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gnagel
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Re: Offsetting cost of this hobby...microstock?
In reply to Cerumen, Feb 2, 2013

Eric,

Thanks for your kind words.  Your portfolio is very impressive--such interesting and clean images!

Glenn

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gnagel
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Re: what else do the agencies look for?
In reply to tundracamper, Feb 2, 2013

tundracamper wrote:

gnagel wrote:

Yes...they are concerned with corners of landscapes. And, they can almost tell whenever I raise my ISO settings a notch (even at 800 on the D700)...and they tend to reject most photos in which I've attempted to reduce any noise at all.

Now that I find interesting. I haven't had my D700 long enough to test what iStock will take from it in terms of ISO. However, I'm fairly certain the max ISO they have accepted from my D300 is AT LEAST 1600. It is possible to get a clean image at these ISOs... it's just not possible to push the exposure as much in post. I have also applied noise reduction to numerous images w/o rejection. One just can't go overboard. Plus, in using CaptureNX, it is possible to apply selective noise control to just the areas that need it, which is often the background or in the shadows, where sharpness may not be so necessary.

There's no question that high ISO images can get accrepted. My rejection rate increases dramatically as the ISO increases. Sometimes I wonder if the inspectors are noting the ISO from the EXIF data and basing the rejection from that.  The reason for rejection sometimes mentions that quality is highest at base ISO...and of course I strive for that, ut it isn't always practical.  Perhaps my noise reduction techniques need some work...although I do apply NR selectively as well.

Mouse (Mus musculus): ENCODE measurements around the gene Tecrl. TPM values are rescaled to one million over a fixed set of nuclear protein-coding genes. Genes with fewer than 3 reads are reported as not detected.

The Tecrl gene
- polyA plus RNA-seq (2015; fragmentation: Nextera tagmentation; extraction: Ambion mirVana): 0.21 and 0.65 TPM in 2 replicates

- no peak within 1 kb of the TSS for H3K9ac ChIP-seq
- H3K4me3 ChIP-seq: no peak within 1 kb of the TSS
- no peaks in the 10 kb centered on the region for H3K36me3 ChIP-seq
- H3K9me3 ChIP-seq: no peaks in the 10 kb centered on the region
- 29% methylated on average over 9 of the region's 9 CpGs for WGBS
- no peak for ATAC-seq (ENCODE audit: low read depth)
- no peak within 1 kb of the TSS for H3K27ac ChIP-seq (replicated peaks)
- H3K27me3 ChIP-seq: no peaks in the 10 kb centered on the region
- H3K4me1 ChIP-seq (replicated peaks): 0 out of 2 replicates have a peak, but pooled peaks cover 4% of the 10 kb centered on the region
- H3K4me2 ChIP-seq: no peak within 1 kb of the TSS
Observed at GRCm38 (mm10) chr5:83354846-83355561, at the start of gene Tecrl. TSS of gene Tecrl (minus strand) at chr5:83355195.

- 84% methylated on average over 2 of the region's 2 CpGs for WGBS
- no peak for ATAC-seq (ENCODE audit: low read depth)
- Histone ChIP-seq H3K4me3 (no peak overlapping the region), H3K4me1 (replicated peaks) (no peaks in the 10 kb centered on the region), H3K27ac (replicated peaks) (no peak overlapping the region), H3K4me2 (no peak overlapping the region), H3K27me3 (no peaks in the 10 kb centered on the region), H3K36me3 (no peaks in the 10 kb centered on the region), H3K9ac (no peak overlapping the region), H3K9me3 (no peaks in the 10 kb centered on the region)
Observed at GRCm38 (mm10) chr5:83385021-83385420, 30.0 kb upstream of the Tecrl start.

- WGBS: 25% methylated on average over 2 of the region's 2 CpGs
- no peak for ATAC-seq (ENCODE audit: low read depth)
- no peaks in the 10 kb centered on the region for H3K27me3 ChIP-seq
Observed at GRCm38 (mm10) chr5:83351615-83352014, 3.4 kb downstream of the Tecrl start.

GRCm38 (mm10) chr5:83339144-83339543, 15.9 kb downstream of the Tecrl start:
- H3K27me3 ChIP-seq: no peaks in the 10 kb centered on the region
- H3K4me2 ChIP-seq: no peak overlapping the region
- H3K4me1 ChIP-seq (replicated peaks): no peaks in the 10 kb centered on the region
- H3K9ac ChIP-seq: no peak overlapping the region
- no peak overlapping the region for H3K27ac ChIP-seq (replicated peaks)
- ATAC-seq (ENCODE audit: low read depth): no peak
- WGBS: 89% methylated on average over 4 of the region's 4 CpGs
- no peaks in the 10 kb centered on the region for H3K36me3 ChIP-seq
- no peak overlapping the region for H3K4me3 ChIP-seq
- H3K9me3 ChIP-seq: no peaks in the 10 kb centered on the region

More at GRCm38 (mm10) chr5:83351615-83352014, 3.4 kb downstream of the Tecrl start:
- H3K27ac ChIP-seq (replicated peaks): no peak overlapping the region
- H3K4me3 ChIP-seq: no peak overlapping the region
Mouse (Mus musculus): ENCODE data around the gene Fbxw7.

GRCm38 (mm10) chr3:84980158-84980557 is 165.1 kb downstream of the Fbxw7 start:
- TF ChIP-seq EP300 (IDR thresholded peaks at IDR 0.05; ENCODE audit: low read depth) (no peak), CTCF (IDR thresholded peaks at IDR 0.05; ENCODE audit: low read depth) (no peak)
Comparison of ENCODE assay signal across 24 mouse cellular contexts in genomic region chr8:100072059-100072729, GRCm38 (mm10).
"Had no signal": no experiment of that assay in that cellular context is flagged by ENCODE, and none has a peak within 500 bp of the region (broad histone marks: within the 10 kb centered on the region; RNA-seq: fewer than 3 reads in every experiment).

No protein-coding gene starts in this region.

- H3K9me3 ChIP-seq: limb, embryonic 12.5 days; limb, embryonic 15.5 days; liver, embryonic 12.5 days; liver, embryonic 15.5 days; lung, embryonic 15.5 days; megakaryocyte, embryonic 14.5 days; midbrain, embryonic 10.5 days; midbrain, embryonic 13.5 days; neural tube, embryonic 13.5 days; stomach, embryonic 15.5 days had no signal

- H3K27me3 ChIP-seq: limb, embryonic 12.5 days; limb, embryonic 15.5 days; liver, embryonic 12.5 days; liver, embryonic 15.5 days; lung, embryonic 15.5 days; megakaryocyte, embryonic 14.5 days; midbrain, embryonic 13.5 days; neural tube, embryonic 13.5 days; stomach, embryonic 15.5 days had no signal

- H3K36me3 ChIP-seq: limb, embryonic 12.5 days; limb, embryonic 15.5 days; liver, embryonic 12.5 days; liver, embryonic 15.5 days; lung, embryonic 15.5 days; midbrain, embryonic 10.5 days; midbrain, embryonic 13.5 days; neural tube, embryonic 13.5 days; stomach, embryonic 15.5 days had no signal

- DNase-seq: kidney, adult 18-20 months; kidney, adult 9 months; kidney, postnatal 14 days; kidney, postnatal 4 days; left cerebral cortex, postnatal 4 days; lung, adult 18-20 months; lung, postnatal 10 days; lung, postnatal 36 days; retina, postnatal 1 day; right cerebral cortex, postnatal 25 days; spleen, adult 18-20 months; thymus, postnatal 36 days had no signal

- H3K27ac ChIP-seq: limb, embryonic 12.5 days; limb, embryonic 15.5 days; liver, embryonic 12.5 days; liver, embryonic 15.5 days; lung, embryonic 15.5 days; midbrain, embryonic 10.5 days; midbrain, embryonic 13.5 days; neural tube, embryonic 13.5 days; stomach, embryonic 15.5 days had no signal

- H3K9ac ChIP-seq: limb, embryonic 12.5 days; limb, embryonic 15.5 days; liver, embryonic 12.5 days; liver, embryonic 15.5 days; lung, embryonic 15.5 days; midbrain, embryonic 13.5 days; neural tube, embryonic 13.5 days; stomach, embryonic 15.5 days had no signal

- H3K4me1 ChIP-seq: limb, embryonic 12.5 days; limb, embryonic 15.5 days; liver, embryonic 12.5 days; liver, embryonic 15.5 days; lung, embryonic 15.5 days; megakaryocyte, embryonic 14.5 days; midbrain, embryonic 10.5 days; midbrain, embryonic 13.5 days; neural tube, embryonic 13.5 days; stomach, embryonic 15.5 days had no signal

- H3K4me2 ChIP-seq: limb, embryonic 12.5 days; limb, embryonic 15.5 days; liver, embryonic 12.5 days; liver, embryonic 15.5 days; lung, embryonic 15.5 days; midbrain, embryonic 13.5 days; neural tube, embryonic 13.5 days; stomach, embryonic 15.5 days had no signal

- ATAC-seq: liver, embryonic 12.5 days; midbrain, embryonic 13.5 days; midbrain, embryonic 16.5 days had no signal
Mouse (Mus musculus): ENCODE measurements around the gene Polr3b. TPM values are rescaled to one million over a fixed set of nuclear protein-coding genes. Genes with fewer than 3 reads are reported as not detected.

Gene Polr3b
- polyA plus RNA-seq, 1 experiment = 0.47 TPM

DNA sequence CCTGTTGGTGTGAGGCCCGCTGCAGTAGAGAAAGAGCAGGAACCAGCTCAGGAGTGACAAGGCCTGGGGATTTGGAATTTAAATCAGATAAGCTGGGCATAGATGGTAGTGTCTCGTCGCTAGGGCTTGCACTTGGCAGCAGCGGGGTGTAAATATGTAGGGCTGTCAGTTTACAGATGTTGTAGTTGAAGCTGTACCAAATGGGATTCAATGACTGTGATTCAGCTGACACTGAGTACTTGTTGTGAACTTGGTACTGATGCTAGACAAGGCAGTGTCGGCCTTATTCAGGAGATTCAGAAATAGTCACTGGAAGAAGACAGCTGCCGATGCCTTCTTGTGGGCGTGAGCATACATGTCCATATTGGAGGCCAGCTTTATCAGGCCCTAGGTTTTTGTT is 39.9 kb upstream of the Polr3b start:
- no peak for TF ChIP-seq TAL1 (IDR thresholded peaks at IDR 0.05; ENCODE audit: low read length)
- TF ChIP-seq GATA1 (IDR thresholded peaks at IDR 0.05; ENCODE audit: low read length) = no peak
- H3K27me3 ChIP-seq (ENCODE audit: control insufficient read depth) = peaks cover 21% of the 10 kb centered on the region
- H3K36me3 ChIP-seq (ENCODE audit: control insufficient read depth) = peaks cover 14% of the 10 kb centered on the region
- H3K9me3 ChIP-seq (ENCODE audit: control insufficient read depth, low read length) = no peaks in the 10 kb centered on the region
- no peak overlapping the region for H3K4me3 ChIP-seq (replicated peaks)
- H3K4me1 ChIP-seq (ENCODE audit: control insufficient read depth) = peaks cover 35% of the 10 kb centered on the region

Glenn

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Cerumen
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Re: what else do the agencies look for?
In reply to gnagel, Feb 2, 2013

I've got stock from D70, D200 and D700. I always shot D70 at base (200), was able to go to 320 on the D200, and I've had a few 1600 ISO accepted with the D700. Funny thing is, I still make a few dollars off the old D70 pictures.

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tundracamper
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Re: what else do the agencies look for?
In reply to Cerumen, Feb 2, 2013

Cerumen wrote:

.... Funny thing is, I still make a few dollars off the old D70 pictures.

Absolutely!  Image sales are not  related to a camera. My best selling image was taken with a D80 that I no longer have.  Thinking about that helps me remember it's not about the camera, but how I use It!  Not only that, I rarely sell large files. I decided to add FX to my bag recently. After looking at what sold in my microstock portfolio, it became apparent the the files from a D800 would not really make me that much more money. Of course, that could be wrong, but I nevertheless opted for a used D700.

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punman
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Re: what else do the agencies look for?
In reply to tundracamper, Feb 2, 2013

Thanks for the insights.

I checked out your link and your images are stunning.

Do you find that certain aspect ratios are more in demand than others? 2x3 vs 4x5 or square, etc.

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gnagel
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Re: what else do the agencies look for?
In reply to punman, Feb 2, 2013

punman wrote:

Thanks for the insights.

I checked out your link and your images are stunning.

Do you find that certain aspect ratios are more in demand than others? 2x3 vs 4x5 or square, etc.

Thanks very much for your comments.  I haven't noticed any correlation between aspect ratio and the number of downloads sold.

Glenn

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Alex Notpro
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Re: Offsetting cost of this hobby...microstock?
In reply to gnagel, Feb 2, 2013

Great work!

I've had photos rejected by all major microstock agencies. And it wasn't for excessive post-processing (I rarely do any PP, except very recently experimenting some some Art effects on my new E-PM2, but those aren't serious photos). Do you have any tips for me? Thanks